Capitalizing on the kinetic energy spent on sports and recreation is a creative and smart means of collecting energy. While current prototypes of the sOccket do not nearly suggest this idea can serve as a primary source of power for any country, it is a non-intrusive means of collecting power to accomplish important, simple, day-to-day tasks in countries where current energy sources pose serious health hazards. The ball weighs about the same as a standard soccer ball and would yield no significant change in the field of soccer. This unique feature suggests this source of energy would not require any fundamental human behavioral change. In fact, in utilizes the growing popularity of soccer, especially after this year’s World Cup in South Africa, to harvest energy for practical uses.
Getting rid of the dependence on kerosene is important for the Third World, and the key figure to consider is the fact that several tests of the sOccket suggest 15 minutes of play could be converted into three hours of LED lighting.  According to official soccer rules, soccer balls must have a mass between .41 and .45 g - we will use 0.43 kg as an approximate average. A soccer ball is kicked about once every 12 seconds at a speed of about 25 m/s. The power, in watts, generated by the ball is given by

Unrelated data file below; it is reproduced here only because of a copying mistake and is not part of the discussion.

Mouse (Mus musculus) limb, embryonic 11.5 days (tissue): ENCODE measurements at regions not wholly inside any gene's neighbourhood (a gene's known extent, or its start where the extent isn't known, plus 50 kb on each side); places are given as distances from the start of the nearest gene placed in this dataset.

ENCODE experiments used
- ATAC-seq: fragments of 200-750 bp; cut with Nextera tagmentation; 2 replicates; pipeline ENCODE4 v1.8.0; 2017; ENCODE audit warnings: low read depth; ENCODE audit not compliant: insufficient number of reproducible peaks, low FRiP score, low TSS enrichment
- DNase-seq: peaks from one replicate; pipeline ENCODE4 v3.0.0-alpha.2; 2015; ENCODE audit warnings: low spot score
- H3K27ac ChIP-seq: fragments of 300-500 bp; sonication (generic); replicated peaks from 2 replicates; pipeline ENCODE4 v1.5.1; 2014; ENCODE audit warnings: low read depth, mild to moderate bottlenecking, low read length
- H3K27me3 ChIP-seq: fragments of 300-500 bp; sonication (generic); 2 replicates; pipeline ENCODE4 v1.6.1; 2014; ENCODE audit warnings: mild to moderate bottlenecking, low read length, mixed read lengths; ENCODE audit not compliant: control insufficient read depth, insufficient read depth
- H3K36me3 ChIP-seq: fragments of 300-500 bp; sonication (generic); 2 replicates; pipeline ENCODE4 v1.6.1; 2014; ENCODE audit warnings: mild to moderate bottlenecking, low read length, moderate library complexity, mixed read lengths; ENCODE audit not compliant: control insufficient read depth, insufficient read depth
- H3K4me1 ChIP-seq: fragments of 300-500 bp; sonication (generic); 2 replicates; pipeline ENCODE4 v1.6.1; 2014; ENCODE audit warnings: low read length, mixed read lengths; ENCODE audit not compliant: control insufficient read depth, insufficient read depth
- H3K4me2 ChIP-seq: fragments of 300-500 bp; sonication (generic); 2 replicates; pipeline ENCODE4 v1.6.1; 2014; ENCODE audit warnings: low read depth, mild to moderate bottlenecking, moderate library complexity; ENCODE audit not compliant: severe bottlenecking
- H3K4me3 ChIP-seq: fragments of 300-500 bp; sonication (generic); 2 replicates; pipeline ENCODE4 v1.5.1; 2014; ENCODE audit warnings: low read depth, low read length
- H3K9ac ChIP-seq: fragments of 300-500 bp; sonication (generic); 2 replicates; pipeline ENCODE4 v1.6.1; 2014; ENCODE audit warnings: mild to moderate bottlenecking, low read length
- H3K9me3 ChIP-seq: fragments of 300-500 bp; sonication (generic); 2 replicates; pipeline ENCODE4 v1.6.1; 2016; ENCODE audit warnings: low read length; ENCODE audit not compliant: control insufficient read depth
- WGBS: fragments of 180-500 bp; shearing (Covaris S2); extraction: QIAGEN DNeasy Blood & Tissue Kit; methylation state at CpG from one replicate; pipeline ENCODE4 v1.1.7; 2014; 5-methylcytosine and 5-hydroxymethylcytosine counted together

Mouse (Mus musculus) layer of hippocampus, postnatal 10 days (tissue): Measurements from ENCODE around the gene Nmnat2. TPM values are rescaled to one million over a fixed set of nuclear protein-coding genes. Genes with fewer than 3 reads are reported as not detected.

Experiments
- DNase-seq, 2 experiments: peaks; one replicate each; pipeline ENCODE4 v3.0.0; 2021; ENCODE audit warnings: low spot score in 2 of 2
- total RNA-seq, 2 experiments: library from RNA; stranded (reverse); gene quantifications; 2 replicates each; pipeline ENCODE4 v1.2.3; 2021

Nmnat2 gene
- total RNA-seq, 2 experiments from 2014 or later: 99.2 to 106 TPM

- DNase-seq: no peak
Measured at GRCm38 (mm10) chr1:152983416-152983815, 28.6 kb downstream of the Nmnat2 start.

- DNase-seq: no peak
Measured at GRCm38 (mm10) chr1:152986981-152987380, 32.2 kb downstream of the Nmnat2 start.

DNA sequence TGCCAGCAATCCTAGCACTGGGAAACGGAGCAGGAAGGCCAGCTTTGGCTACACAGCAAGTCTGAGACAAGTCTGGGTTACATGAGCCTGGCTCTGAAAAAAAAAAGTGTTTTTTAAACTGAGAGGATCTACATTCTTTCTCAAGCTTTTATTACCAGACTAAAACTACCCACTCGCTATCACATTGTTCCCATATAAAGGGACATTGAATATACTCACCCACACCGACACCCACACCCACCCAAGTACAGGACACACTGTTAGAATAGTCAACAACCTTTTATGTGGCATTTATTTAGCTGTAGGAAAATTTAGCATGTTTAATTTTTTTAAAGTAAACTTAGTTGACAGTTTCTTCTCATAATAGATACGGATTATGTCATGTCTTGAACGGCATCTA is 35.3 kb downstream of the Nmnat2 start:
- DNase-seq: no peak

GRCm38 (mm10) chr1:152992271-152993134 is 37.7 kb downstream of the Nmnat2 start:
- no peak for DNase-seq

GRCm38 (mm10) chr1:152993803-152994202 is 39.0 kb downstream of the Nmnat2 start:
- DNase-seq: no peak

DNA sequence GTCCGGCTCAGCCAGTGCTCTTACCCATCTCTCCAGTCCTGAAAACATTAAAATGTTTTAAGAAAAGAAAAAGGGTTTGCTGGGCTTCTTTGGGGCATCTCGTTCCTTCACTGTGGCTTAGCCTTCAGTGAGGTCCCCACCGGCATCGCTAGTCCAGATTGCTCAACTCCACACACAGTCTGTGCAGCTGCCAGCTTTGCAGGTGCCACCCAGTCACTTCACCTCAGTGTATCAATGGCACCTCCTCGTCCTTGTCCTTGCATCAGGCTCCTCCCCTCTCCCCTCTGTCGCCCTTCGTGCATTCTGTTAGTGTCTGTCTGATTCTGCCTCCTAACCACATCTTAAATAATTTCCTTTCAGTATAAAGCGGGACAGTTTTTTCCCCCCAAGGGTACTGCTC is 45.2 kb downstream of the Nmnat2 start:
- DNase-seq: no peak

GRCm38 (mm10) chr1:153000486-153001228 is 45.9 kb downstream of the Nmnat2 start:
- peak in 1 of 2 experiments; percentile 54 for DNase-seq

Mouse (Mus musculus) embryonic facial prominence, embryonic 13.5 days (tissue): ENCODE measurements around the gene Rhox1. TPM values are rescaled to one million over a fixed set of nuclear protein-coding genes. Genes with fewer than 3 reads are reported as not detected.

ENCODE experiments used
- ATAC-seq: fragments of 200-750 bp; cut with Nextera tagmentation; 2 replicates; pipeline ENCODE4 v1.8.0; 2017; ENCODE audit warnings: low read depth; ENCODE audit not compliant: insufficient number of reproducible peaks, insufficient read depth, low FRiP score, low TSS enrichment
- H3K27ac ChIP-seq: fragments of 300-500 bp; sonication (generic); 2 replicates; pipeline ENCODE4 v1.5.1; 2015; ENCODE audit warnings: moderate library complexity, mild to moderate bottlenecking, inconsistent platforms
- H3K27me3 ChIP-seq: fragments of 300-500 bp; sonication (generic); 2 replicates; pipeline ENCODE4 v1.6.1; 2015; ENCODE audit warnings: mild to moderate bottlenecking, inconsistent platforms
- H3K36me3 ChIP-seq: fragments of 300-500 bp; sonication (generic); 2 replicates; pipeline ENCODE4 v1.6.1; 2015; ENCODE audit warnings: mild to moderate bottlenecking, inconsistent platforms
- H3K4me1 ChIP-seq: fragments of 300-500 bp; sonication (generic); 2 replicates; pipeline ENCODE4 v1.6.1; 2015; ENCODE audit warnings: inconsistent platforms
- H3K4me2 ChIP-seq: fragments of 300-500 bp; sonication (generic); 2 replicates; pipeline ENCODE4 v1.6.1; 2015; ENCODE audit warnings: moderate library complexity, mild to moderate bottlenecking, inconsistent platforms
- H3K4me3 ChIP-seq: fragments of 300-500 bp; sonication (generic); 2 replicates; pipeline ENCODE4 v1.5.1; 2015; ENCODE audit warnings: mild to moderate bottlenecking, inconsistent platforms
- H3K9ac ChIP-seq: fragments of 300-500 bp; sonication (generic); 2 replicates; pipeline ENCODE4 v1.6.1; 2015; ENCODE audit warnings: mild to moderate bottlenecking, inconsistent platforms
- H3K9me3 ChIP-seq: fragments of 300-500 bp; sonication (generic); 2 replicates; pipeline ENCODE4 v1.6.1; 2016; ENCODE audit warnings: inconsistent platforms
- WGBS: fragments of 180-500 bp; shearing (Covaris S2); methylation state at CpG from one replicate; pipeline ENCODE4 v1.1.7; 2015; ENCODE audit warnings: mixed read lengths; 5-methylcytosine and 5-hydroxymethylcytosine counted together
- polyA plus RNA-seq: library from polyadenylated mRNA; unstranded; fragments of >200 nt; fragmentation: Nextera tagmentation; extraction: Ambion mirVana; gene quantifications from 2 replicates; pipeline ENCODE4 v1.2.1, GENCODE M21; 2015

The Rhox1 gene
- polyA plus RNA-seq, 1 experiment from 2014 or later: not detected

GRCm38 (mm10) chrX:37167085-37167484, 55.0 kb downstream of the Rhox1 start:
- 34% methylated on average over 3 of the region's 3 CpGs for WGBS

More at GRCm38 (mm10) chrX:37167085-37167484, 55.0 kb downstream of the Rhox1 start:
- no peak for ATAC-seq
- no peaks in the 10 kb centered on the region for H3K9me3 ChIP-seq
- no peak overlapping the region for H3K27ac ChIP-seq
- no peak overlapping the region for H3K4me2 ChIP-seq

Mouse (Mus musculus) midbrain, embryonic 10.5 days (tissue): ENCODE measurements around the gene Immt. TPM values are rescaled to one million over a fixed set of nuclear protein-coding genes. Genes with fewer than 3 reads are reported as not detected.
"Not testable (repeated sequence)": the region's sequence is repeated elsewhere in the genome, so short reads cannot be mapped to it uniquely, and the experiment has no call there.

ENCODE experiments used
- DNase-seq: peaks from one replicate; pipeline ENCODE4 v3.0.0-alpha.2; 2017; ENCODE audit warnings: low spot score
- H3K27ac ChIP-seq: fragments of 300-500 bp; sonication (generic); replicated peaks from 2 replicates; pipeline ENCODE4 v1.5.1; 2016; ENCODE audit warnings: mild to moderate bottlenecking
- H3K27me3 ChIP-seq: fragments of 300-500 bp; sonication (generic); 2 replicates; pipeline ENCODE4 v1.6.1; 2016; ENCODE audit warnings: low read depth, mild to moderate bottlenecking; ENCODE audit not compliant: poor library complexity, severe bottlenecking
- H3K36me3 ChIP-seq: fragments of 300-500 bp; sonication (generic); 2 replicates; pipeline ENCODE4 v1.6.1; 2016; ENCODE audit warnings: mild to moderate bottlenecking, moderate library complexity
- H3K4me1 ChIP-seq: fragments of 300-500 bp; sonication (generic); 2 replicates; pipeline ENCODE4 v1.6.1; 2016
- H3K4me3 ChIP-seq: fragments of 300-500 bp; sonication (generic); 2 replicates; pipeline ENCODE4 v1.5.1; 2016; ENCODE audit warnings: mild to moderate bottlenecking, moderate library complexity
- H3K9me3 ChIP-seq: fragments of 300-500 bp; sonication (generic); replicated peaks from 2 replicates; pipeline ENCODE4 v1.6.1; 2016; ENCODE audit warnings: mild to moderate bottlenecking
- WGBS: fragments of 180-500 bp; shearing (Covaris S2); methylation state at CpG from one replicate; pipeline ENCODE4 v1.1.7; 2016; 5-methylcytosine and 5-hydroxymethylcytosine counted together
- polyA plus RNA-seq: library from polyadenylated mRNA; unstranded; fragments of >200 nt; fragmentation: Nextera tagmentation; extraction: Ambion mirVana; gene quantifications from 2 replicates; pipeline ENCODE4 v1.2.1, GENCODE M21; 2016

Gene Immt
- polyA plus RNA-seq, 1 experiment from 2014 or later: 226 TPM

We then conservatively assume the sOccket technology has an efficiency of 10% in terms of converting and storing the energy in the onboard batteries. We then multiply the result by 60 and 15, to give us about 1000, the amount of joules delivered by the soccer ball after 15 minutes of play. This amount of joules is enough to power LEDs that consume less than 100 mW of power for 3 hours, as these will consume around 1000 J or less.
Those three hours, used for reading, cooking, and other important tasks, would alone save citizens of developing nations 13% of their daily kerosene dependence and intake through inhalation. Based on research from the World Bank, that means residents of kerosene-dependents countries would reduce their health-impact to the equivalent by about .25 cigarette packs (or about 5-6 cigarettes) per day. Similarly, Third World countries would produce almost one less ton of carbon dioxide every year. This huge impact would come from only 15 minutes of soccer play per day, a startling figure that shows great promise in the potential impact of the sOccket in developing countries around the world.
© Fidel Hernandez. The author grants permission to copy, distribute and display this work in unaltered form, with attribution to the author, for noncommercial purposes only. All other rights, including commercial rights, are reserved to the author.
 E. Mills, "The Specter of Fuel-Based Lighting," Science 308, 1263 (2005).
 J. Witkin, "Using Soccer to Supplement Kerosene Use?," New York Times, 26 Jan 10.
 J. Salton, "Energy Generating sOccket Soccer Ball Scores a Goal in Off-Grid Villages," Gizmag, 8 Feb 10.
 D. Melanson, "Power-generating Dance Floor Hits UK Club," Engadget, 17 Jul 08.
 S. Lover, Official Soccer Rules Illustrated (Triumph Books, 2009).